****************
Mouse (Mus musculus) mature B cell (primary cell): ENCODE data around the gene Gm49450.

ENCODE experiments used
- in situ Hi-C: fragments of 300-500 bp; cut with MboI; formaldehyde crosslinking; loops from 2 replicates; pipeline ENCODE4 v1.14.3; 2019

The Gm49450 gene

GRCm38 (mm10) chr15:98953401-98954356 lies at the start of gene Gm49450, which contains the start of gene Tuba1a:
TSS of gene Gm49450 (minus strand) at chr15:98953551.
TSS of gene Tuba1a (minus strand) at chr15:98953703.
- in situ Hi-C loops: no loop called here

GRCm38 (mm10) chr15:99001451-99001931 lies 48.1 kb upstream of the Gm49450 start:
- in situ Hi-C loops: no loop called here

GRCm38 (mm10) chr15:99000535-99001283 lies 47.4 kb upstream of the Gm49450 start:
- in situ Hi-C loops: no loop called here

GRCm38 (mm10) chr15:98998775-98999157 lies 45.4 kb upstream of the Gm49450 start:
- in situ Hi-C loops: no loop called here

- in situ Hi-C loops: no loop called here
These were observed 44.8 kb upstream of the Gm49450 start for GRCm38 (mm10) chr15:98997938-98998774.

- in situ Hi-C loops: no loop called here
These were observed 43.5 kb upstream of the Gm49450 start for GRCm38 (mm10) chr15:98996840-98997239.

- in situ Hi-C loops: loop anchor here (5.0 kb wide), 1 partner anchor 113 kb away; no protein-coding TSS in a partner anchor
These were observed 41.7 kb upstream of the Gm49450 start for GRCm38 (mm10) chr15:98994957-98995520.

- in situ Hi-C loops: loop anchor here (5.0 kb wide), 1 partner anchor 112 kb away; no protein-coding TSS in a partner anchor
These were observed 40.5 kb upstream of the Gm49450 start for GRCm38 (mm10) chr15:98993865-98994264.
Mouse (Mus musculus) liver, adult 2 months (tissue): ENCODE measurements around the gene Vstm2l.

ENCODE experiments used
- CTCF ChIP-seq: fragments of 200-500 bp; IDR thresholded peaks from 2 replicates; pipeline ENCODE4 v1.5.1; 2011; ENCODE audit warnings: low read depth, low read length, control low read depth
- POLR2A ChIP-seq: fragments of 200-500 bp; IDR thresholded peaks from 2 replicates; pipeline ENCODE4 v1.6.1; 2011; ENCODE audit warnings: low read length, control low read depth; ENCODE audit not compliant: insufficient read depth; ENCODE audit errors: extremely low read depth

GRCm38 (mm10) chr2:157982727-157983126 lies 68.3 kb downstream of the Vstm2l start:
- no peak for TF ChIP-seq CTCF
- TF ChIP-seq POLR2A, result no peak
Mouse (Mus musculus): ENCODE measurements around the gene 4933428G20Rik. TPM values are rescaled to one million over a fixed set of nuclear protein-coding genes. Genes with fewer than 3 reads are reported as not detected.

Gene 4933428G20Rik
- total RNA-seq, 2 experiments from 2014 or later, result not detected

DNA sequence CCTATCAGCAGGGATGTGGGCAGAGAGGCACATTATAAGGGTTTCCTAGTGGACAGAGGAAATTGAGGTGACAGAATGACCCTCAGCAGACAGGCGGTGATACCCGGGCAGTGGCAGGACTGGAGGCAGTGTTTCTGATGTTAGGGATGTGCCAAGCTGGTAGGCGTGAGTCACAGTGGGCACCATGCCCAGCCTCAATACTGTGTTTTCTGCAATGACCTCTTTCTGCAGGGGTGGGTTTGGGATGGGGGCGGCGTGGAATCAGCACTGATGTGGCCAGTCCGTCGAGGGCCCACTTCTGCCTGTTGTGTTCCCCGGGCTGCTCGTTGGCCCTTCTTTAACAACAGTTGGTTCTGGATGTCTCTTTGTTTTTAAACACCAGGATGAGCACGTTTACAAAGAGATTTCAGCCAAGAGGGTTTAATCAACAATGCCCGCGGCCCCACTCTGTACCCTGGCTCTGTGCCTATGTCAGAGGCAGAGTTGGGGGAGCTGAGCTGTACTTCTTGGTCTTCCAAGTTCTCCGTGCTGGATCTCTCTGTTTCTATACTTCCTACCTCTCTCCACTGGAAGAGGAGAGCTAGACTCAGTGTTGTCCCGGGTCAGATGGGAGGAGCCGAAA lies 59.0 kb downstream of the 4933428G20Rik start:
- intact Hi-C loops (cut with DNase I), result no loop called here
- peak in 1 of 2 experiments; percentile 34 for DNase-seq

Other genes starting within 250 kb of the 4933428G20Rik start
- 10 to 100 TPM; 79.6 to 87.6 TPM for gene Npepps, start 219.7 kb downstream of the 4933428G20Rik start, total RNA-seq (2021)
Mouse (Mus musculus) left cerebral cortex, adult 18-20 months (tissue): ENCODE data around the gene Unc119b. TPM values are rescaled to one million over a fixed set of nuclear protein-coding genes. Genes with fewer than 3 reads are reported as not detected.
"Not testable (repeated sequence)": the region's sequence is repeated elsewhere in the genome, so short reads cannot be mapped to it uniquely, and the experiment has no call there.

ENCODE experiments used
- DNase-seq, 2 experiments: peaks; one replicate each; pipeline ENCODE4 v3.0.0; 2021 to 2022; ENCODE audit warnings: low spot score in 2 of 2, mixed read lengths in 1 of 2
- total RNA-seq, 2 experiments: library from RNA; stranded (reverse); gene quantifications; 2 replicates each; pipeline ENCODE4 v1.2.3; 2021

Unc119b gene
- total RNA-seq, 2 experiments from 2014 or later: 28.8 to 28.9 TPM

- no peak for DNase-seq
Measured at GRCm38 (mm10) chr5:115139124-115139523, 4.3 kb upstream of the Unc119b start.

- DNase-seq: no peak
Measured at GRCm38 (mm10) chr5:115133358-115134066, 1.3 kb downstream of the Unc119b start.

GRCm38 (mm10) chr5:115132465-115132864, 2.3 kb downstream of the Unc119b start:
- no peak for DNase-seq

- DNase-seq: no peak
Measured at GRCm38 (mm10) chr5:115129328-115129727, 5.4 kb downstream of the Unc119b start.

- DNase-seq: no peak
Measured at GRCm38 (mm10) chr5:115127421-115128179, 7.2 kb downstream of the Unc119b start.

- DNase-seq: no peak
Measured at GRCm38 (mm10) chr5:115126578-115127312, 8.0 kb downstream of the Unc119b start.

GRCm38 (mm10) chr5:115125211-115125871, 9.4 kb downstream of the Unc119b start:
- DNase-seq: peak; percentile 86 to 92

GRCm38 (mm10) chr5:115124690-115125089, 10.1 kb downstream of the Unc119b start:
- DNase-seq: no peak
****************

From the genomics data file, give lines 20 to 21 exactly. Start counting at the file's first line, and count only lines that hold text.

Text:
These were observed 41.7 kb upstream of the Gm49450 start for GRCm38 (mm10) chr15:98994957-98995520.

- in situ Hi-C loops: loop anchor here (5.0 kb wide), 1 partner anchor 112 kb away; no protein-coding TSS in a partner anchor